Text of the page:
RR: I could not tell you what my district will be in party affiliation. I have no idea. I’m sure it’s been written about somewhere. But I’ve tried to avoid that so that the process isn’t tainted when it comes to me having to select a map.
FP: Have you had to dodge calls from national Republicans interested in this process?
RR: Actually, no. None of the national organizations or state organizations have reached out to me. I think that’s a result of, right out of the gate, we laid down very clearly that we were going to be compliant with the constitution, make sure we were compliant with the federal requirements and obey all state statutes. And everyone clearly understands because of the result in the litigation last time that you can’t be drawing maps to either favor incumbents or to favor a political party over another. I’m hopeful that us coming out the gate very strongly, that what we’re going to do is send that message for those calls not to come.
FP: Some memos went out about the ACLU attorney that presented maps and about Miami Herald coverage.
RR: The only memo I’ve sent out, I sent out a memo to let members know that he submitted maps and testified but didn’t disclose his affiliation with an organization that clearly has an interest in the process based upon their litigation in other states. The Herald was mentioned in that because that’s where I found out about that affiliation. But I’ve done no other memos dealing with the Herald or any other individuals because no one else has come forward and done that. And frankly, had the court not found (following the redistricting process 10 years ago) that there was a shadow organization and condemned the fact that individuals were testifying and submitting maps without disclosing their motives, there wouldn’t have been a need to do that. But because the court did do that, I had to do that for anyone that did that.
FP: Online, some people hoping for a more aggressive congressional map are questioning if the House should even take up the Senate’s map. Is there an obligation they do so?
RR: The way this has been done in the past is we will each put forth our own map, and then if the two maps don’t agree, we go into conference. It’s treated much like the budget, which is going to bring forth what we think is the right way to do this process. And if we agree with each other, then we both pass it out. If we don’t, we’ll be forced to go into conference and negotiate.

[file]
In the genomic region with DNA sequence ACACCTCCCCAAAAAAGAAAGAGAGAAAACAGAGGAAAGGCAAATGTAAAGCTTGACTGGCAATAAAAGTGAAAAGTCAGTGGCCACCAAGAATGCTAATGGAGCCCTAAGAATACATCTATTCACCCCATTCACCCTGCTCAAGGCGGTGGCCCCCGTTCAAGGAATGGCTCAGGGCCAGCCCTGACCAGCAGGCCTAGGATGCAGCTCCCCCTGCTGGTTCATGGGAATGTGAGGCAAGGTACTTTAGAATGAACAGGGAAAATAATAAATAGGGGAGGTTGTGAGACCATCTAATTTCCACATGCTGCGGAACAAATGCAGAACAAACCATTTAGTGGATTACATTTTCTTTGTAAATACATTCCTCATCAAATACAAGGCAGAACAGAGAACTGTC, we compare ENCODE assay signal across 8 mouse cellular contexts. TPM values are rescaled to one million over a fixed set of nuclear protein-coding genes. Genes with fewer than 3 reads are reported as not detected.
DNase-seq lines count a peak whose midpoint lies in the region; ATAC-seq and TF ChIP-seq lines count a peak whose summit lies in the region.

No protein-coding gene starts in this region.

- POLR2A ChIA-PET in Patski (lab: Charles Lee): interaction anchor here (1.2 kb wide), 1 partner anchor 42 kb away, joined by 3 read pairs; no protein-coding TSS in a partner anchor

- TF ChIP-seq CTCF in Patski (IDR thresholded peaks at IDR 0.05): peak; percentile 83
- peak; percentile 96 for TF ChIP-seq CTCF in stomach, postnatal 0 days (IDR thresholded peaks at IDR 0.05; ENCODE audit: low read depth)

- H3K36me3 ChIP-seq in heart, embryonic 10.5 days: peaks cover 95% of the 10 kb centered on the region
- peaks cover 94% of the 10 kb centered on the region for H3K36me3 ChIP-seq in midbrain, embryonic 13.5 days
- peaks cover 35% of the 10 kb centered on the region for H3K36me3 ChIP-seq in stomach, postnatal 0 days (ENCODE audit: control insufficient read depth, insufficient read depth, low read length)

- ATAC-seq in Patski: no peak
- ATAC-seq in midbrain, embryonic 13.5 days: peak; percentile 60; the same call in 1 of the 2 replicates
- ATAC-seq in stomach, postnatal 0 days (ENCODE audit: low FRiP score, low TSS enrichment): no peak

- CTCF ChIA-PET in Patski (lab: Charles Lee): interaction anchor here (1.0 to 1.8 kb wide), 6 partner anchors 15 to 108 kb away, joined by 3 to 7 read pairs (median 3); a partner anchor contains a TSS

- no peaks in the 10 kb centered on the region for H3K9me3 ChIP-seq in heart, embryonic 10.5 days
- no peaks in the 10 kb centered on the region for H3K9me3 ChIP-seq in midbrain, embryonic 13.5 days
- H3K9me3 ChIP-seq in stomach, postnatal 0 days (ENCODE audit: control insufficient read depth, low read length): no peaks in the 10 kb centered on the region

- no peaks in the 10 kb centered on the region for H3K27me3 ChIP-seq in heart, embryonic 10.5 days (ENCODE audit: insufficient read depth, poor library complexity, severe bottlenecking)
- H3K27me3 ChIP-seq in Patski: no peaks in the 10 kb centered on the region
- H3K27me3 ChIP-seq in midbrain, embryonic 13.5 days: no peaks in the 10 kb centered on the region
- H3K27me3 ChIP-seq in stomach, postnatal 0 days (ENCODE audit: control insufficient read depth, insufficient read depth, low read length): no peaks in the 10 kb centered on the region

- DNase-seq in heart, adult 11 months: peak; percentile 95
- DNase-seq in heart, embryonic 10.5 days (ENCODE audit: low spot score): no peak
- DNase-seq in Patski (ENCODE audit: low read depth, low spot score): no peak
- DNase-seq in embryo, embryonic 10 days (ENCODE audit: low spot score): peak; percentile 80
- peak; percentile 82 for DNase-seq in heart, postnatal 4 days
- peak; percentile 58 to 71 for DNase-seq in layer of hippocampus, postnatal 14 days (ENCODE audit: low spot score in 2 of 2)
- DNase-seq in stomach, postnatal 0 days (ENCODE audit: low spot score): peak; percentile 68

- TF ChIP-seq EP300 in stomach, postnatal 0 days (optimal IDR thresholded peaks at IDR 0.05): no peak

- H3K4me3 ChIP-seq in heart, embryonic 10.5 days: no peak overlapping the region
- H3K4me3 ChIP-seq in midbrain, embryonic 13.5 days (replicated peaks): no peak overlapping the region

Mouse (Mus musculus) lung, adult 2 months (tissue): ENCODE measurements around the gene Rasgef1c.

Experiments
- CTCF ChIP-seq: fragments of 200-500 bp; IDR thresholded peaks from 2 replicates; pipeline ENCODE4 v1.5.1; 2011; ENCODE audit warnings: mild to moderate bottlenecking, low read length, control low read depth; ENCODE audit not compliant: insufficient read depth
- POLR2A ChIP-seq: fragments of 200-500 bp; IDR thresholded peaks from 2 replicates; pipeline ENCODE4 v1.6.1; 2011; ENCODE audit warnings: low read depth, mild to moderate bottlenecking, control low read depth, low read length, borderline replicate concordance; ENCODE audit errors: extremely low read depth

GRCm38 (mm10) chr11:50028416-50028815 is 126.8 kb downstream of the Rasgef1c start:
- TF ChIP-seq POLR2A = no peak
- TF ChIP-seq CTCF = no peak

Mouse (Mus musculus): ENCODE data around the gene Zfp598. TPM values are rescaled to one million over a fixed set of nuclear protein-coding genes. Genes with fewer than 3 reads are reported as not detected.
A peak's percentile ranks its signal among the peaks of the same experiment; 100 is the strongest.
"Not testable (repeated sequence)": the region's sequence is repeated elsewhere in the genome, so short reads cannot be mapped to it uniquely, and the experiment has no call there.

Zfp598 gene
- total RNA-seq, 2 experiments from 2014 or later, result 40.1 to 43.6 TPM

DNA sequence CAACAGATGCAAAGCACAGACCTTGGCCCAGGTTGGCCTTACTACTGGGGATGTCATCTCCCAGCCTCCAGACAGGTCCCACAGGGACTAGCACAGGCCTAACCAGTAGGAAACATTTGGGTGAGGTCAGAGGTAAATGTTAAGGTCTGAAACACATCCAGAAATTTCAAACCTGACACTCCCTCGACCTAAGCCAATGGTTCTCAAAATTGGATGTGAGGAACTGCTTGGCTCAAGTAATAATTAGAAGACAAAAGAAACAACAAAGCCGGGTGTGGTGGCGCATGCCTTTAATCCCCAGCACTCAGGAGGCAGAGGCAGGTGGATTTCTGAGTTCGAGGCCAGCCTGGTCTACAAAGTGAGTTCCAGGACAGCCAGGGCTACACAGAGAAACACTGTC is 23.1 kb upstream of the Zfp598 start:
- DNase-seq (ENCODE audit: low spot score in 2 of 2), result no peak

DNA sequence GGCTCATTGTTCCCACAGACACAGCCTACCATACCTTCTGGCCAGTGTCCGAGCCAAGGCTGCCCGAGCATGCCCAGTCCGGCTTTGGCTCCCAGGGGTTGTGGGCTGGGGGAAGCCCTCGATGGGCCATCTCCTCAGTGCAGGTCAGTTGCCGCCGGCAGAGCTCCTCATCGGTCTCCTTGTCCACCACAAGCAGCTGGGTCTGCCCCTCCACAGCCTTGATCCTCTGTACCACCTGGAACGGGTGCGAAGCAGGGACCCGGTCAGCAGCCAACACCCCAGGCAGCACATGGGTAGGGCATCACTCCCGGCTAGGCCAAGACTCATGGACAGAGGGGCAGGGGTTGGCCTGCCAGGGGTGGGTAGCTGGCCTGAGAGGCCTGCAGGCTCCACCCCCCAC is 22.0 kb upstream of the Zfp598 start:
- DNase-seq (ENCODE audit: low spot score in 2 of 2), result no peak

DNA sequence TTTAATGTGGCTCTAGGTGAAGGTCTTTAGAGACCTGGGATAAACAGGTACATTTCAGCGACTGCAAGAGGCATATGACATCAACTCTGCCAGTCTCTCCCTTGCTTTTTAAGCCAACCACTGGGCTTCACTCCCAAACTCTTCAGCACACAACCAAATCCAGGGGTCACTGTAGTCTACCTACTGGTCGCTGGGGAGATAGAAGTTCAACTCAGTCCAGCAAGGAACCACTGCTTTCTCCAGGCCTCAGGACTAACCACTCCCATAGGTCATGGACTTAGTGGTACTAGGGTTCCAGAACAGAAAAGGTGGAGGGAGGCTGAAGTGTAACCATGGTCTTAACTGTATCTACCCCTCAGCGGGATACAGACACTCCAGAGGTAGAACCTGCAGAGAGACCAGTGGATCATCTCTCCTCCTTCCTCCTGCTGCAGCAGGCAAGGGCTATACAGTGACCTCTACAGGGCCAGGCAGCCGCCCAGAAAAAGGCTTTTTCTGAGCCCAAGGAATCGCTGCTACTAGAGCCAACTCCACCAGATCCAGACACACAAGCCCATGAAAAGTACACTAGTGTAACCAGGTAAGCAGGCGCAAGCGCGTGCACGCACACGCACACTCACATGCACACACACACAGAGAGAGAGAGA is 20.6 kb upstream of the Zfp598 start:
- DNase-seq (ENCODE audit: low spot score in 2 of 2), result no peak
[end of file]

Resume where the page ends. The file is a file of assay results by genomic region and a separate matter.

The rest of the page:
FP: What does conference look like when you are talking about lines as opposed to numbers in a budget?
RR: I’ve only seen conference once. That was a Special Session, I think during my sophomore (House) term. The Senate was chaired by then-Majority Leader Bill Galvano. The House conference committee was chaired by future Speaker José Oliva. They only had one meeting and if you’ll go back and look, that was a debacle. So I’m hopeful that our conference will look much more like the appropriations conference where we can reach an agreement and much less like the last time we had a redistricting conference where the two sides couldn’t come to an agreement. Not only did that conference meeting not end well, the two chambers never did pass out what they agreed, and that’s part of what led to the problems with the court.
FP: A lot was made at the beginning of the process that no one was going to look at prior maps and build this whole thing from scratch, but the Senate maps do feel very similar in ways to what is present now. Was that in any way intentional?
RR: The committee would be more qualified to answer that. The committee started with recognizing we have to draw and protect Tier 1 districts. And then we went through the natural lay of the land drawing districts and ended up with what we ended up with. My understanding from staff is that we did start with a blank slate. If we followed the suggestion of the Fair Districts Coalition — at least what they said publicly because they never did come and testify in committee — but what they said publicly to the press that was printed was that we ought to take their map and tweak it with population. I don’t think we would have been filling our constitutional duty to do that. Our job is to go follow the directives in the fair district amendment and make sure that we’re apportioning according to population and political and geographic boundaries. So that was the directive. We gave it to staff and then they brought back a map that did that.
FP: Why was it important to complete this early in the Session?
RR: I think it’s always good when you have important legislation to get it done as early as possible. And in this case it’s particularly important. Once we agree on a House and Senate map, it passes both chambers and a joint resolution then goes to the Attorney General for 15 days to review for any glaring legal deficiencies. Seeing none, it then goes to the Supreme Court for a 30-day review. At that point, anyone who wishes to challenge the maps that have been published for legal reasons, they have that opportunity with the court. It’s a high-level review that the court does at the end. If they take the entire 30 days, when they get to the end, they’re either going to approve it or they’re going to say, ‘There are problems in these areas, they need to be remediated, go address these issues and then bring us back your updated map.’ It’s important to complete that process as soon as possible because qualifying is scheduled to begin in the middle of June. The sooner we finish this in Session, the more time we have to get through the Attorney General review, the court review and to take any remediation steps, should the court order that.
FP: Is the House moving fast enough?
RR: I trust the leadership of the House and the leadership of the redistricting committee in the House. I’m sure that they’re going to get their maps done as quickly as possible.
This transcript of the interview was edited for clarity.